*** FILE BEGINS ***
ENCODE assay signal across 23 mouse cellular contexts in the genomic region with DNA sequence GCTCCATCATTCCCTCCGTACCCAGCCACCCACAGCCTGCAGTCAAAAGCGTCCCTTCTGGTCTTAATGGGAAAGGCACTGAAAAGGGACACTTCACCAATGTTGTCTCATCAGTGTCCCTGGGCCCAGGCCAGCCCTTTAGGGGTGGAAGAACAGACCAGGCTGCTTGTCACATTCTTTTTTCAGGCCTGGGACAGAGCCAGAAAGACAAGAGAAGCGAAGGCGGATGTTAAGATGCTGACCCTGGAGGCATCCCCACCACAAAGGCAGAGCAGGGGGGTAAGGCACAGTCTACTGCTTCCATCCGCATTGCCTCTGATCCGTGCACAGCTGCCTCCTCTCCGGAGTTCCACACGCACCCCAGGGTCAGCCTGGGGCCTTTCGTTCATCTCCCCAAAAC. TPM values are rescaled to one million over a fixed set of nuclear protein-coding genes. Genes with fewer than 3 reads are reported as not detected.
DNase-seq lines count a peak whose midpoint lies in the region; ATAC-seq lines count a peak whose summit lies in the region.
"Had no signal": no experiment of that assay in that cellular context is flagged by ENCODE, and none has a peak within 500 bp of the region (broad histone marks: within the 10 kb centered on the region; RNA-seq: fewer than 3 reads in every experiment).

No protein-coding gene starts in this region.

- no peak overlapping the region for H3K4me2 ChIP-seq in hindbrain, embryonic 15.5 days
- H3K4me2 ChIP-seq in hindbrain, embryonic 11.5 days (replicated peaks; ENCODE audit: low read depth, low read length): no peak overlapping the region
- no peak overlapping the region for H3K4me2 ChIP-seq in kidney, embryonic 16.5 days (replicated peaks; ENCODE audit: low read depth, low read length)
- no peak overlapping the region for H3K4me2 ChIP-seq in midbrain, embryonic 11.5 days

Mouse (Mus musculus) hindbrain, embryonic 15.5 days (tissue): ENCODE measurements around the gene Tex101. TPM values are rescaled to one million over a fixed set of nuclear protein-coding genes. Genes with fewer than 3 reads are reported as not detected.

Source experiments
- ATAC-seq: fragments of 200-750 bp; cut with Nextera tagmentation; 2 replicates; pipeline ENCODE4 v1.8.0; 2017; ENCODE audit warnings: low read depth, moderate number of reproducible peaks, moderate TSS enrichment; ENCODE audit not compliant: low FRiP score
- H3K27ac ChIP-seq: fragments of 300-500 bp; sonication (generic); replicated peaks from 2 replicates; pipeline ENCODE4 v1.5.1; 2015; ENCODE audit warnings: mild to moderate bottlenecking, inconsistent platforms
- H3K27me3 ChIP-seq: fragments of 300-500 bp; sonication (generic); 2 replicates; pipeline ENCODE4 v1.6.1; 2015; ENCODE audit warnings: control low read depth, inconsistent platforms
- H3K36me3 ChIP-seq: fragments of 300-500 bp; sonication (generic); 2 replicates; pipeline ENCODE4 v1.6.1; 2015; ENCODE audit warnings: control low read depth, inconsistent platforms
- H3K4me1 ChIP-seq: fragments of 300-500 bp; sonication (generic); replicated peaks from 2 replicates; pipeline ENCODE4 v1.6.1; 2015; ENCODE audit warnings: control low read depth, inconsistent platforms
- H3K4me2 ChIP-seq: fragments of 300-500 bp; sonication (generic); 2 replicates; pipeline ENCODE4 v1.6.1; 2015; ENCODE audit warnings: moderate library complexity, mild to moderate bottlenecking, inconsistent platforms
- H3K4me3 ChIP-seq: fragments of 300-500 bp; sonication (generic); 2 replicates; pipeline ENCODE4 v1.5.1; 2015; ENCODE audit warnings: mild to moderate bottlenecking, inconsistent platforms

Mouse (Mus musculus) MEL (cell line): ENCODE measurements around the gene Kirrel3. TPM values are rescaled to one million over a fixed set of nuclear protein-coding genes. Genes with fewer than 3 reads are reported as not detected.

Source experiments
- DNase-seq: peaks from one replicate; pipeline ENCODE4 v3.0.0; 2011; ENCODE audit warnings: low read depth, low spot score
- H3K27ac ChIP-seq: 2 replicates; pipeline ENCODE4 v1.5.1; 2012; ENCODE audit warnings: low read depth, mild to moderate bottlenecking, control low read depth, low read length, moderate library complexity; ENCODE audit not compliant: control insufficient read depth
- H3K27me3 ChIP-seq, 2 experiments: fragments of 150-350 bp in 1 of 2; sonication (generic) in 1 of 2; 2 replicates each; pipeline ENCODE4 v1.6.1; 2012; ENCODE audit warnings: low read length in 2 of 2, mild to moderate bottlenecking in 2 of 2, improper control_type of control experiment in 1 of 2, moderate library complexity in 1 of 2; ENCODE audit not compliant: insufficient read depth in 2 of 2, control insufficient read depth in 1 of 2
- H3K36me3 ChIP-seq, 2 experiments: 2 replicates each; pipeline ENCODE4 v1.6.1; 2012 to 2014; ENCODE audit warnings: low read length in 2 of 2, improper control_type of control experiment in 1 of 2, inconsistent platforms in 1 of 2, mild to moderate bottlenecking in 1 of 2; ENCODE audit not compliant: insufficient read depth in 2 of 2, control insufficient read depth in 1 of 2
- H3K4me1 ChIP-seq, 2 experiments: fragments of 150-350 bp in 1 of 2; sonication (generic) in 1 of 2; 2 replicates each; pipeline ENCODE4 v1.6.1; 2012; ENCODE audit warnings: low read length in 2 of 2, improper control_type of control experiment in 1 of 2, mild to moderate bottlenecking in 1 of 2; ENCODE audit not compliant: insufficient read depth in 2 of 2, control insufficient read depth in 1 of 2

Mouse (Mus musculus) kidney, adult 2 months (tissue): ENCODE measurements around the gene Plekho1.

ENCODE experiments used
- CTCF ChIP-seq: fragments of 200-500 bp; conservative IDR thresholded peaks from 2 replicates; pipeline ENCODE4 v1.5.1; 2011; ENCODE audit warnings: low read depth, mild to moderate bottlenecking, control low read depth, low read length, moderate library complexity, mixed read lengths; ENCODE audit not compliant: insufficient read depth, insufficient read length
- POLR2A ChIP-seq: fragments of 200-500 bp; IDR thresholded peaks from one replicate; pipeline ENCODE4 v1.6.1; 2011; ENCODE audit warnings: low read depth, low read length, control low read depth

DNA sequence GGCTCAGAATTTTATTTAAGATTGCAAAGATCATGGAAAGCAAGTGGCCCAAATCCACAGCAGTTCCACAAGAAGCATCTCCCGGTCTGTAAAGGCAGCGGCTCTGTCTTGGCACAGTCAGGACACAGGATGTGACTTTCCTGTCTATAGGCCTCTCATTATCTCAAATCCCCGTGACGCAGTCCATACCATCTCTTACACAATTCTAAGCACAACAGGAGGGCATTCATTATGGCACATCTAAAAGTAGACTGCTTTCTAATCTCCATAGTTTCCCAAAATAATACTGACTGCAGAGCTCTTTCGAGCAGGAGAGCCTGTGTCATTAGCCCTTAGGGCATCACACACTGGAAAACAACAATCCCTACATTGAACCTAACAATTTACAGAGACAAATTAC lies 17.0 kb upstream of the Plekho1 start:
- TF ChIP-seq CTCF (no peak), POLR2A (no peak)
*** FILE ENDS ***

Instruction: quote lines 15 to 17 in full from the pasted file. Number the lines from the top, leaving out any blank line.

- H3K4me1 ChIP-seq: fragments of 300-500 bp; sonication (generic); replicated peaks from 2 replicates; pipeline ENCODE4 v1.6.1; 2015; ENCODE audit warnings: control low read depth, inconsistent platforms
- H3K4me2 ChIP-seq: fragments of 300-500 bp; sonication (generic); 2 replicates; pipeline ENCODE4 v1.6.1; 2015; ENCODE audit warnings: moderate library complexity, mild to moderate bottlenecking, inconsistent platforms
- H3K4me3 ChIP-seq: fragments of 300-500 bp; sonication (generic); 2 replicates; pipeline ENCODE4 v1.5.1; 2015; ENCODE audit warnings: mild to moderate bottlenecking, inconsistent platforms